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|October 18, 1999||
France nabs Indian businessman on Peugeot's complaint
Ranvir Nayar in Paris
A senior employee of Jaipur-based Autolite India has been remanded to police custody by a French court till November 12 in a case allegedly involving violation of design and trademark copyrights.
An appeal to challenge the decision of the magistrate to deny bail will be filed by the defendantís lawyers in the high court at Paris next week when the courts reopen.
Following a complaint lodged by the French car-marker, Peugeot, the businessman, representing the Jaipur-based auto lamps manufacturer, was arrested, from the exposition grounds in Paris where his company was participating in an automotive exhibition.
Autolite had put on display a lamp for the Peugeot 205 car and Peugeot claimed that the Indian company had violated its trademark by displaying the name and had reportedly sought 100,000 French francs in damages. Peugeot also claimed that the design of the lamp was a copy of its own design, thus violating the copyright, a position contested by the Indian company which says that the design was over 16 years old and copyright protection does not extend beyond 10 years.
Incidentally, two other persons, a Taiwanese and a Belgian national, were also arrested from the same exposition on the same complaint by Peugeot, although there are reportedly no specified monetary claims against the two companies.
As it was the same complaint, the case was jointly heard in the same court at Bobigny, a suburb northwest of Paris, where incidentally, most of the cases of illegal immigrants and drug peddlers are heard.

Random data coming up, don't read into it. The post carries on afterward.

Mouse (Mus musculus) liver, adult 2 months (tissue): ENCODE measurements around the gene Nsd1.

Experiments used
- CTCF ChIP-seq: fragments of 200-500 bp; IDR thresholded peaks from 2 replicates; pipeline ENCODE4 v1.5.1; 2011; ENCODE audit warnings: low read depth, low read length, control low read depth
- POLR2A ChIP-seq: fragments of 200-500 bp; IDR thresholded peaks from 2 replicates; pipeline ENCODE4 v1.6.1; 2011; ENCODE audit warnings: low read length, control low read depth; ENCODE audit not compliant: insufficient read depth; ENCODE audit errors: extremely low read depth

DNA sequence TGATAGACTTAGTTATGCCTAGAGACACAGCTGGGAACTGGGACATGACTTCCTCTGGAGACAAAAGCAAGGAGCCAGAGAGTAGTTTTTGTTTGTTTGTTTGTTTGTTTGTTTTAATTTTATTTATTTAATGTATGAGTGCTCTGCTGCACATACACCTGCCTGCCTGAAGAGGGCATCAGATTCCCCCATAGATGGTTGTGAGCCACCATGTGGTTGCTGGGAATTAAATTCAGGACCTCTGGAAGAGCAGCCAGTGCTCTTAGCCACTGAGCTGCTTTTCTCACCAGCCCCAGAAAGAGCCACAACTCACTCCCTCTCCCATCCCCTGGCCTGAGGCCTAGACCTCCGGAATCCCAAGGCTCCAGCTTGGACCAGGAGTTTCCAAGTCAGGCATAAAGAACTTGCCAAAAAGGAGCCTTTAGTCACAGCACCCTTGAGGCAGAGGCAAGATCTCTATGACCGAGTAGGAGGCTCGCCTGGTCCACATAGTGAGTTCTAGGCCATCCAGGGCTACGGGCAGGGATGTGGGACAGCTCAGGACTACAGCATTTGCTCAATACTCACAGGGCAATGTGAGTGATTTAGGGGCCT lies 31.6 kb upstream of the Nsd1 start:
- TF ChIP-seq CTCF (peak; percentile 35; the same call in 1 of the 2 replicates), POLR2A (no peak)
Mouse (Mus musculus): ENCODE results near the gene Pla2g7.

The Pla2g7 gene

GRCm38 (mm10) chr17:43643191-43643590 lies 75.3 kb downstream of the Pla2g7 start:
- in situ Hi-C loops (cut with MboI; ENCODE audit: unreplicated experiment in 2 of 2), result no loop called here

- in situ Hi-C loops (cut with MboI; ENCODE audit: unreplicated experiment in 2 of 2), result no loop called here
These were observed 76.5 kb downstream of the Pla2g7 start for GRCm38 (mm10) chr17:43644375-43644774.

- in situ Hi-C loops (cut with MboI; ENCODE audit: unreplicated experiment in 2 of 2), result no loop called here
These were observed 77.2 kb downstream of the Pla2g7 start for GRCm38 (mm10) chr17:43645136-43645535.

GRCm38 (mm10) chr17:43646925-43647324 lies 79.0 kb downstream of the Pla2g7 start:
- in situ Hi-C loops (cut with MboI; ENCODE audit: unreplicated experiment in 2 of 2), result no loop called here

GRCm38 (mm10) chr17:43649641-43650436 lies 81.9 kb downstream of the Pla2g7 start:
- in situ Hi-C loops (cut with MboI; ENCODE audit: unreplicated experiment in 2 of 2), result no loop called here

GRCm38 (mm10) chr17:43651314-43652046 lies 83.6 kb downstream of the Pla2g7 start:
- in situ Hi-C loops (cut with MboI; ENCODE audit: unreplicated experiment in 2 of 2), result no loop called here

On a plea by the Peugeot lawyers that the company had not had enough time to study the papers presented by the prosecution, the judge decided to adjourn the case to November 12. At this point, the lawyers representing the three accused companies pleaded that in the meanwhile their clients be released on a bail.
The lawyers representing the Indian businessman offerred to deposit his passport and the sum of 100,000 French Francs claimed by Peugeot in the custody of the court as bailbond, pending the trial of the case on November 12.
And even though the prosecution told the judge they did not oppose bail under these conditions, the judge refused bail. When the businessman pleaded again saying that anyway he was not a decision-maker in the company but only an employee, the judge ignored his pleas.
The judge also refused bail to the Taiwanese businesswoman from the company, Un Won Corporation, a manufacturer of rear-view mirrors. However, the Belgian, a white male, representing ICHS, a manufacturer of brakelights, was released on a bail of 30,000 francs and was allowed to return to Belgium.
He may have been released because he is a resident of a Schengen country. However, the Belgian government is not obliged to extradite him if he fails to turn up. As was seen in the cases of two well-known French businessmen who were not extradited to Belgium, even though they were facing serious charges of corruption.
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